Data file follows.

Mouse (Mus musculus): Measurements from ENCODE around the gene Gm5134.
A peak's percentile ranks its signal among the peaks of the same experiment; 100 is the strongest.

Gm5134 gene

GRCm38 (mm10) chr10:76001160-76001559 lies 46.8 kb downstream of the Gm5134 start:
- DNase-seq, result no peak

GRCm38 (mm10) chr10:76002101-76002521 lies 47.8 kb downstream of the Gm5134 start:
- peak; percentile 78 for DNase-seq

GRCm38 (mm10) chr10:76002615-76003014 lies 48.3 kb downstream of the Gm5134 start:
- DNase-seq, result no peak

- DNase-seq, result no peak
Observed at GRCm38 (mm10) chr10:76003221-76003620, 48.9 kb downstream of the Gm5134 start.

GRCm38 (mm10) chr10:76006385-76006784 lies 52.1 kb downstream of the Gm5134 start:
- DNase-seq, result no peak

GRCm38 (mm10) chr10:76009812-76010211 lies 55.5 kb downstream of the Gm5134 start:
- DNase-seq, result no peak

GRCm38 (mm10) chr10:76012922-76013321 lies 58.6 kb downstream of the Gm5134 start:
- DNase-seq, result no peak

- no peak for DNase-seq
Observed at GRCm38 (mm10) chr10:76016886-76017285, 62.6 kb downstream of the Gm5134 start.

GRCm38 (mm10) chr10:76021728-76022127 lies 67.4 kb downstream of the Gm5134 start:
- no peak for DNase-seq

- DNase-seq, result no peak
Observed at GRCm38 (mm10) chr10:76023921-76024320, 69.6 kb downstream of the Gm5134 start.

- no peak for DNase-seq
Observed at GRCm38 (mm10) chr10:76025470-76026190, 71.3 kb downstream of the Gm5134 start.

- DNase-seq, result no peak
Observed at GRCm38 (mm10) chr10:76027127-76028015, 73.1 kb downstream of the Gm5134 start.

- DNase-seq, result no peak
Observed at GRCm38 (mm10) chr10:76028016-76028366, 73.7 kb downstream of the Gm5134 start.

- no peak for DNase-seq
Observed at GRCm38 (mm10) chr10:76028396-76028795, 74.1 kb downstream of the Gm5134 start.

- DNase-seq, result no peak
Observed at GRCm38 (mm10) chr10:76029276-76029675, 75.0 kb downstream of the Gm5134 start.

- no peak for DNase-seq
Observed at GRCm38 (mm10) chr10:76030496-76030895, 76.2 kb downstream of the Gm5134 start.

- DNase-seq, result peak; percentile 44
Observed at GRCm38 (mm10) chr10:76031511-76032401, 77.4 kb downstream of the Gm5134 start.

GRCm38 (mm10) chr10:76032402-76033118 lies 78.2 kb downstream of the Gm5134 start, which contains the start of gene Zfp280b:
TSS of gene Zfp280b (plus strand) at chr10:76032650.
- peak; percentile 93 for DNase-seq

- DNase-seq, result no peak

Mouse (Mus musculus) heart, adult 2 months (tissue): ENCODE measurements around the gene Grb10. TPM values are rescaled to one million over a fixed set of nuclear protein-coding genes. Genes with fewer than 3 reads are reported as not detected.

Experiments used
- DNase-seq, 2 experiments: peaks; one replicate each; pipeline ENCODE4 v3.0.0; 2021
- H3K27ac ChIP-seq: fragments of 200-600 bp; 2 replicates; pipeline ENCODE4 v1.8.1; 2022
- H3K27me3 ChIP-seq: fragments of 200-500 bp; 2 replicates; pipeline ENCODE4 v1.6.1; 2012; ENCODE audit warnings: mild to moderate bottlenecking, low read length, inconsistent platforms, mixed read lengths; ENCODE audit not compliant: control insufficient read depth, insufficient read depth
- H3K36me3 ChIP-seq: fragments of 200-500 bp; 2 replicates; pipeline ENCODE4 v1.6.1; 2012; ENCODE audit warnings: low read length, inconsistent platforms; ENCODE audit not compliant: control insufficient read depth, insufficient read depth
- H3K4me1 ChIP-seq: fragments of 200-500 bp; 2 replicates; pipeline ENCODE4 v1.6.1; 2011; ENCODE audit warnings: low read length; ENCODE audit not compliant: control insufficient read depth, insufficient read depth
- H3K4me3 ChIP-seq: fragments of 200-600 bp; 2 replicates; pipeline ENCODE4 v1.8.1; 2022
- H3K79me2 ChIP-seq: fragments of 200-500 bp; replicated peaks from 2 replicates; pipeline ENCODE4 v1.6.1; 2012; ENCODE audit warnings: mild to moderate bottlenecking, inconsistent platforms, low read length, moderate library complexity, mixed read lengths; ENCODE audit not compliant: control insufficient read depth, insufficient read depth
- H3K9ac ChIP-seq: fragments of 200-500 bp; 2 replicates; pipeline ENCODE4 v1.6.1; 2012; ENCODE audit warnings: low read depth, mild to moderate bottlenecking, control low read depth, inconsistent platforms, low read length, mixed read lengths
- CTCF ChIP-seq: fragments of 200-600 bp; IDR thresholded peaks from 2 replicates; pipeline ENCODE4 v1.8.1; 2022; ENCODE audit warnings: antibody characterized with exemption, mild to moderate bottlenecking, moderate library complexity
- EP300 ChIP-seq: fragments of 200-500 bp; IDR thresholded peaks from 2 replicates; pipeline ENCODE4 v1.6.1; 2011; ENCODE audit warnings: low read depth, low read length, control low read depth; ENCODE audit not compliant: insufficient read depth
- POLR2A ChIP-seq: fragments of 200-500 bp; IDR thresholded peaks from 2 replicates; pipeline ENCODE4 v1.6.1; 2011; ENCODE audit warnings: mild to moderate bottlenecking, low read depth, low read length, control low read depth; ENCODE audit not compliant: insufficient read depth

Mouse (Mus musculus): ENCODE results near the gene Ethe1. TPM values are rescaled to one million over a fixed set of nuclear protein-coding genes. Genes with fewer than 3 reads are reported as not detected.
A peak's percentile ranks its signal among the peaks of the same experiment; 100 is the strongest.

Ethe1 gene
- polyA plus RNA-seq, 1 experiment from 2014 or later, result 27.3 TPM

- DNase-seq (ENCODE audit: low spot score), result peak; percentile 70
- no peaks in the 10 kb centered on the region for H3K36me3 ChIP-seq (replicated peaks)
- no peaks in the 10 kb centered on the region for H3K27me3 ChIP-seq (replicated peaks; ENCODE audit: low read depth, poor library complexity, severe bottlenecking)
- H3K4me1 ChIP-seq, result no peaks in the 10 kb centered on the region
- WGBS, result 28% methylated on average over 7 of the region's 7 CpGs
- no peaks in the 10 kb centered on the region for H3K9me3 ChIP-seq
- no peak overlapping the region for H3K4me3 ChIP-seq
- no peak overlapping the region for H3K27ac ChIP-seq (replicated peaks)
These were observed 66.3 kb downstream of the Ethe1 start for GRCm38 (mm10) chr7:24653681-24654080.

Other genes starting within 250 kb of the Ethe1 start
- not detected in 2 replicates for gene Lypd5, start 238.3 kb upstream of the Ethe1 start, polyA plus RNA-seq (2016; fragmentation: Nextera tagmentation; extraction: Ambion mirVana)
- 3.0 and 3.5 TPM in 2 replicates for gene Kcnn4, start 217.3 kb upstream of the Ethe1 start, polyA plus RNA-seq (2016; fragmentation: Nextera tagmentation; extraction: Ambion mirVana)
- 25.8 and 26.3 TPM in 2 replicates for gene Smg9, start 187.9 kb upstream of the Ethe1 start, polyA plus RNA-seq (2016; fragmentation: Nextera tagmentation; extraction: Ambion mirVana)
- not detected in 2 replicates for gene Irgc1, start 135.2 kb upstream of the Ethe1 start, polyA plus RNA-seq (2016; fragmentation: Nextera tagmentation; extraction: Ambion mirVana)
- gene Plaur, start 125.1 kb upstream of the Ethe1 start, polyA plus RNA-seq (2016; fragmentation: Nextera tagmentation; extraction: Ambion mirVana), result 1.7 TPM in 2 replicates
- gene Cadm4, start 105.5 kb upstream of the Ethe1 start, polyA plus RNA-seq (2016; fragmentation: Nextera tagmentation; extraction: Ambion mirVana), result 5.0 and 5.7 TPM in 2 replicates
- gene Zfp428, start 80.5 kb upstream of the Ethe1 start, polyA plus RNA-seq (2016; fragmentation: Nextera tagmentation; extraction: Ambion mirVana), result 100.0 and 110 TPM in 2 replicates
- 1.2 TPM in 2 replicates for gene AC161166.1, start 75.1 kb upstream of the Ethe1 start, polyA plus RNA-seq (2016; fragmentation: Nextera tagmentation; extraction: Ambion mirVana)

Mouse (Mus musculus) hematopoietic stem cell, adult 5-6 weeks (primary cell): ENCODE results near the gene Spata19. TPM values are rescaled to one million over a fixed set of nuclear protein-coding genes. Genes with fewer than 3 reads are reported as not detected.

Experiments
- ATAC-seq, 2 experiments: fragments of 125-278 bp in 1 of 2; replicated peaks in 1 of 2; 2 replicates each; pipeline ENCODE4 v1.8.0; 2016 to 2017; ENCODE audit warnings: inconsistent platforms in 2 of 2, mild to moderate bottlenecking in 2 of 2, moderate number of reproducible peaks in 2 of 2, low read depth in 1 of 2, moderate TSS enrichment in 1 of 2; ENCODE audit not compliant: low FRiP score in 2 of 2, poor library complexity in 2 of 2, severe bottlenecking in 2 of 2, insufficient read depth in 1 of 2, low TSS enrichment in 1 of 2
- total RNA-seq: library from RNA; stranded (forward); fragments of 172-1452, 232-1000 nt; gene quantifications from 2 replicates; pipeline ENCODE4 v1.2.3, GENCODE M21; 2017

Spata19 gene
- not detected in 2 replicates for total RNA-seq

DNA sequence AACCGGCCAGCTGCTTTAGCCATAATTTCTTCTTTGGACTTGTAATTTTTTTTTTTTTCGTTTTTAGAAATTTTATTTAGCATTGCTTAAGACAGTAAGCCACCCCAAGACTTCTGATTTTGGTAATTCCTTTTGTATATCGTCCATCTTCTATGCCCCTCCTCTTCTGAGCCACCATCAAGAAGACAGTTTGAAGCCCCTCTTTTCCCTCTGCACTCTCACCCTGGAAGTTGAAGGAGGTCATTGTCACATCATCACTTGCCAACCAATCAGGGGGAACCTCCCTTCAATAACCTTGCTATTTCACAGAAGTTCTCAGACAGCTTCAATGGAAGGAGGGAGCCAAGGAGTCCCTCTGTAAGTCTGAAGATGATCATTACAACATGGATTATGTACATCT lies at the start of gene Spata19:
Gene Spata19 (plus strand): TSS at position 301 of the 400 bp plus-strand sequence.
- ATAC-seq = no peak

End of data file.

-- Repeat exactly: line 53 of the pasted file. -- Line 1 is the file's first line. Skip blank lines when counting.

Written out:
- EP300 ChIP-seq: fragments of 200-500 bp; IDR thresholded peaks from 2 replicates; pipeline ENCODE4 v1.6.1; 2011; ENCODE audit warnings: low read depth, low read length, control low read depth; ENCODE audit not compliant: insufficient read depth